Print the ASCII table

The task is to display n characters of the ASCII table.

You may write a function (or a program that takes the argument as a parameter, STDIN is allowed as well) that takes a parameter n, which will be the index of the last character to print.

The task is quite simple, so as an example here's a possible implementation in Python 2.7:

(lambda n:map(chr, range(n)))(256)


As I said it's a simple task. So this is code-golf and the shortest codes wins!

EDIT

As some of you pointed out this code doesn't print the result. It's just an example since I might struggle explaining the problem in english ;-).

EDIT2

Feel free to post the answer in any programming language, even if it's not the shortest code. Maybe there are some interesting implementations out there!

EDIT3

Fixed the example so it prints the result.

• 1. Does it have to be a function? 2. According to your reference code, n would be the first character that is not printed. Commented Oct 28, 2014 at 12:49
• Actually the reference code prints nothing. It just returns a list of the characters and lets the REPL do whatever it wants with the result. Commented Oct 28, 2014 at 12:50
• Can somebody please explain the downvote? I am sorry if my english isn't that good. If there's something unclear within the question please tell me. Commented Oct 28, 2014 at 12:57
• for x in range(input()):print chr(x) Would actually print the characters, if you want to edit your example. Commented Oct 28, 2014 at 12:59
• nota [i for i in range(n)] is quite similar to range(n) Commented Oct 28, 2014 at 19:22

PowerShell - 20

%{0..$_|%{[char]$_}}

Usage:
56 | %{0..$_|%{[char]$_}}

• A bit debatable to call a piece of syntax that isn't even valid a program or function ;-) (you cannot use ForEach-Object standalone like that). The function part of that is the script block, but it won't ever work as a function, because the context ($_) is provided by ForEach-Object. You can shorten it a bit by casting the range to an array, by the way. – Joey Commented Oct 30, 2014 at 7:32 Ruby - 35 33 bytes Please note that I can't Ruby at all: $*[0].to_i.times{|i|puts i.chr()}

• As far as I know there is an alias for "puts" that is simply "p". So -3 bytes if that's correct? Commented Oct 28, 2014 at 13:28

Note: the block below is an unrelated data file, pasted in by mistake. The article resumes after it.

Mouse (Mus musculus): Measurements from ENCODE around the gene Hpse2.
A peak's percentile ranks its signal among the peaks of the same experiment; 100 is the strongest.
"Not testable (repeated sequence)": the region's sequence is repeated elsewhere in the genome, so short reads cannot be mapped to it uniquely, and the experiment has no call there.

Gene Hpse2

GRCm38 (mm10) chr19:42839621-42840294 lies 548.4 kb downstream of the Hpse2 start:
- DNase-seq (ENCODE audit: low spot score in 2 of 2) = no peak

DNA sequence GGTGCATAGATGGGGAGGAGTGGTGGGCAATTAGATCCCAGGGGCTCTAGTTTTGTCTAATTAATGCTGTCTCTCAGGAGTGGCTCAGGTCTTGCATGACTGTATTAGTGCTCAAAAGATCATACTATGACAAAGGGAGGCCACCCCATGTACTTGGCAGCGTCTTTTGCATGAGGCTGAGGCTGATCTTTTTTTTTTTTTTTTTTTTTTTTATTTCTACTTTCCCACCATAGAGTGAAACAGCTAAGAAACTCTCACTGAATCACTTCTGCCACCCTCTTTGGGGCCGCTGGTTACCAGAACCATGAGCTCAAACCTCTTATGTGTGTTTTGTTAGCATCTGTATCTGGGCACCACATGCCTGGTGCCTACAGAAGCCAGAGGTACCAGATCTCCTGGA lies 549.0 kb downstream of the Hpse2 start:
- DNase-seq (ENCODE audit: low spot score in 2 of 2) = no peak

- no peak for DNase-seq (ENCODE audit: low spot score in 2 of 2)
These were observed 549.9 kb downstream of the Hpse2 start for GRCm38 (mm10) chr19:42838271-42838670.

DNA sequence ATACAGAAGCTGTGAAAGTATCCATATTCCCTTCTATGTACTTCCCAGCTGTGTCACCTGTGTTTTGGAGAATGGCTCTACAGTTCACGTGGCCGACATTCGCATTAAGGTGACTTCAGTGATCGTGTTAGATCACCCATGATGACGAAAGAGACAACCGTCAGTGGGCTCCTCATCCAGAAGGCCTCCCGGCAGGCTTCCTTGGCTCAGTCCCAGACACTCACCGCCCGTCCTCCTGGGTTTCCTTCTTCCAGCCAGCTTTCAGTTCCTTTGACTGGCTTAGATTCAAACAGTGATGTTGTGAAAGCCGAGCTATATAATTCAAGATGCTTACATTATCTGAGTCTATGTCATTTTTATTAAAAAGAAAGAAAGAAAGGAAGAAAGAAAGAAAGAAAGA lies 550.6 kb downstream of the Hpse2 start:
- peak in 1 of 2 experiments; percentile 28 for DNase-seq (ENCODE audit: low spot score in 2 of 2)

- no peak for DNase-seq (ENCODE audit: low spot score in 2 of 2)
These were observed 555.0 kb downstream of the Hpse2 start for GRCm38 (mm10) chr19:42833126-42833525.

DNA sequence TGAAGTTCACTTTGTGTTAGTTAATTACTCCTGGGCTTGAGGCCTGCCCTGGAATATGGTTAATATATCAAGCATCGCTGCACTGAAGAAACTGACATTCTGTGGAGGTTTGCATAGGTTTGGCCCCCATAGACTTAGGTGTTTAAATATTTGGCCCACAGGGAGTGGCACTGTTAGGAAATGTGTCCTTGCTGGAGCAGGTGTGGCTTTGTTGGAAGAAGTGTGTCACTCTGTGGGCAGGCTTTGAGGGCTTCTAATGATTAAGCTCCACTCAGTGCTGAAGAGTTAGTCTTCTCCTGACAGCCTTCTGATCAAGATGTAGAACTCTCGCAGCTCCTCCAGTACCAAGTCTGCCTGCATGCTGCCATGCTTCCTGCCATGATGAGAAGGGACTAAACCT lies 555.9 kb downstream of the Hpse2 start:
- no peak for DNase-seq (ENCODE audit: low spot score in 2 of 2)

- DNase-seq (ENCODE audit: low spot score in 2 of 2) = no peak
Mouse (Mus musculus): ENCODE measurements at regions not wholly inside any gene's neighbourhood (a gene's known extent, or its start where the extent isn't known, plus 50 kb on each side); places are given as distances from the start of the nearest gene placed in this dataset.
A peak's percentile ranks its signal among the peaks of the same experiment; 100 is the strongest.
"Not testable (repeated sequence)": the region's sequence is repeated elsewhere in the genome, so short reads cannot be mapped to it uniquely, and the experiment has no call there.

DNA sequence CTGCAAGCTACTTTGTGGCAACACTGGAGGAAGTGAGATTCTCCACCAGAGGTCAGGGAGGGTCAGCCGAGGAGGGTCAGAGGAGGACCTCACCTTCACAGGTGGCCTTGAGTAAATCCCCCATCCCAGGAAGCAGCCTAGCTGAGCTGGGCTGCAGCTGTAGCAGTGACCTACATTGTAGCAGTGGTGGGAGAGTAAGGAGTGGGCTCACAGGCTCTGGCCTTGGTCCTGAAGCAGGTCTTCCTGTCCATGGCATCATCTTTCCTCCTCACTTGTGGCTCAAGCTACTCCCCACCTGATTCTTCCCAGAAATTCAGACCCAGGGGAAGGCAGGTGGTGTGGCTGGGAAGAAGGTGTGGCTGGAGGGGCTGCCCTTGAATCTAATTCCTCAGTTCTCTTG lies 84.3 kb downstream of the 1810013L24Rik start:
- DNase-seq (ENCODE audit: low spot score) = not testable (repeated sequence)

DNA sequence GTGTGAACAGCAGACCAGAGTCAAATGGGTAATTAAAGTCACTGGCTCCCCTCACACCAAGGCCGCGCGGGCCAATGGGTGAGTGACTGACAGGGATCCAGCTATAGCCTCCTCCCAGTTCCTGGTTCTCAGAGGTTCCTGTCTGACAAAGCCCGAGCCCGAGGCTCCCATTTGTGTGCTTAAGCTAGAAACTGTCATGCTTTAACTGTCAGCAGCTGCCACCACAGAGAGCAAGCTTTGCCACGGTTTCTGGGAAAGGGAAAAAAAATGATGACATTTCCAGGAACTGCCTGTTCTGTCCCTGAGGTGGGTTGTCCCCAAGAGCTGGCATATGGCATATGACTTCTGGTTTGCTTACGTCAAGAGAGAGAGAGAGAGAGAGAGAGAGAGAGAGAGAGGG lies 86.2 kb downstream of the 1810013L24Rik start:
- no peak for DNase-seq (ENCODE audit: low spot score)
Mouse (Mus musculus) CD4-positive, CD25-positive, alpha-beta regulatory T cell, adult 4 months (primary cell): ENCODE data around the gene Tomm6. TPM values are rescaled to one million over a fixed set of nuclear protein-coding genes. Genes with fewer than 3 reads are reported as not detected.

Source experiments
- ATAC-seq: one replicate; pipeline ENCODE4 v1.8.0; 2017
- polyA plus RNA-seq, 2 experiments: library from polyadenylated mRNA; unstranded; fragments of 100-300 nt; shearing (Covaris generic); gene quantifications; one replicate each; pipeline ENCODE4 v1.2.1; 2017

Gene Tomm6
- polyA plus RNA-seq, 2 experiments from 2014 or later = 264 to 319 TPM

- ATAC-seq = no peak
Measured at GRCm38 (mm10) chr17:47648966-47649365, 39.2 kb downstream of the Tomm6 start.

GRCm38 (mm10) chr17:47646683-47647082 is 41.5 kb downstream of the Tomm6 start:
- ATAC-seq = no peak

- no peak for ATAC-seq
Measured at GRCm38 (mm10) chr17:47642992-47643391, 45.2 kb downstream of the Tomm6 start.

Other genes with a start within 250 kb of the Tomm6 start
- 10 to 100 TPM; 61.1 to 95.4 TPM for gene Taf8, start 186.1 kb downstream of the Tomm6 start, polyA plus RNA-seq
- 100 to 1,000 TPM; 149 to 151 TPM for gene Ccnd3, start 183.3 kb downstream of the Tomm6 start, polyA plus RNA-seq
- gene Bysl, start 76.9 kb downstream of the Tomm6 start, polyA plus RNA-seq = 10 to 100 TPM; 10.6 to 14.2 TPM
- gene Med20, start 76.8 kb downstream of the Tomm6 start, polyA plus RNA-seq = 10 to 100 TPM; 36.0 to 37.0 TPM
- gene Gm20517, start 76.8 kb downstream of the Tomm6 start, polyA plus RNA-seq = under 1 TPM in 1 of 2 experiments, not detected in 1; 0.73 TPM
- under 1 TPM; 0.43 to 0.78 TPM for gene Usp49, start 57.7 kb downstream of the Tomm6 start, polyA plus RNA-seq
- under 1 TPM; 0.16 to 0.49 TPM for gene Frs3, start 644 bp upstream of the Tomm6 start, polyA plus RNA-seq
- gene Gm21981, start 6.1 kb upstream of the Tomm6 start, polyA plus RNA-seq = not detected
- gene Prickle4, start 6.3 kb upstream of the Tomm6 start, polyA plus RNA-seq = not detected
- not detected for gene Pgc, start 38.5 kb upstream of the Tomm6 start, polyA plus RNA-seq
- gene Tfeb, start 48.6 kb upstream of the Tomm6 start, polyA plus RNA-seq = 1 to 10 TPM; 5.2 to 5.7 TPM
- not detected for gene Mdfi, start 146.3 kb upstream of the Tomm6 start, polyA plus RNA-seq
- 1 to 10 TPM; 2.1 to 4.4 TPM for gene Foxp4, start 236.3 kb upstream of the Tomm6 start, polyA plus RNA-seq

• @Forlan07, not really an alias. p is equivalent to puts whatever.inspect. Commented Oct 28, 2014 at 13:36
• @manatwork OK, nice to know :-) Commented Oct 28, 2014 at 13:39
• This prints every character on a separate line. Shouldn't it be print?
– user344
Commented Oct 29, 2014 at 13:48
• Fixed and 3 bytes shorter: puts (0..$*[0]).map(&:chr)*'' – user344 Commented Oct 29, 2014 at 13:51 Befunge-98, 26 20 0&;1-::0j;;,$>:#,_@


It's longer than the other Befunge-98 answer, but it's not self-modifying and only uses one line. (Also, the pointer only moves to the right until it gets to the print loop.)

This is shorter now. Also, it's still not self-modifying. Hooray, jumping trickery!

If I'm allowed to have another answer in a different language, here goes...

Pascal: 91 bytes

PROGRAM A;VAR i,n:Integer;BEGIN
n:=0;readln(n);FOR i:=0 TO n DO
Write(chr(i));readln;END.


(just for kicks, really, I haven't messed in Pascal in ages)

• Posting multiple answers is perfectly fine. Commented Oct 28, 2014 at 20:55
• @Dennis is well aware of this. Just check all the questions he's answered Commented Mar 15, 2017 at 22:00
• You can re‑use your input/length variable n as the counter variable in the for-loop: program p(input,output);var n:integer;begin read(n);for n:=1 to n do write(chr(n))end. Commented Nov 5, 2022 at 18:25

Python 3 — 51 bytes

lambda n:sys.stdout.buffer.write(bytes(range(n+1)))


This is a variation of a line I keep in my shell history for when I need to refer to the ASCII table.

It first calls range(), passing n + 1 as the sole argument. When used like this, range() returns an iterable of integers between 0 (inclusive) and the argument (exclusive—hence the need for the +1). The iterable is then passed to bytes(), which returns a bytestring, interpreting each integer as one byte. The bytestring is then written directly to the buffer for stdout (passing it to sys.stdout.write() or print() would result in an exception; those accept strings, not bytestrings).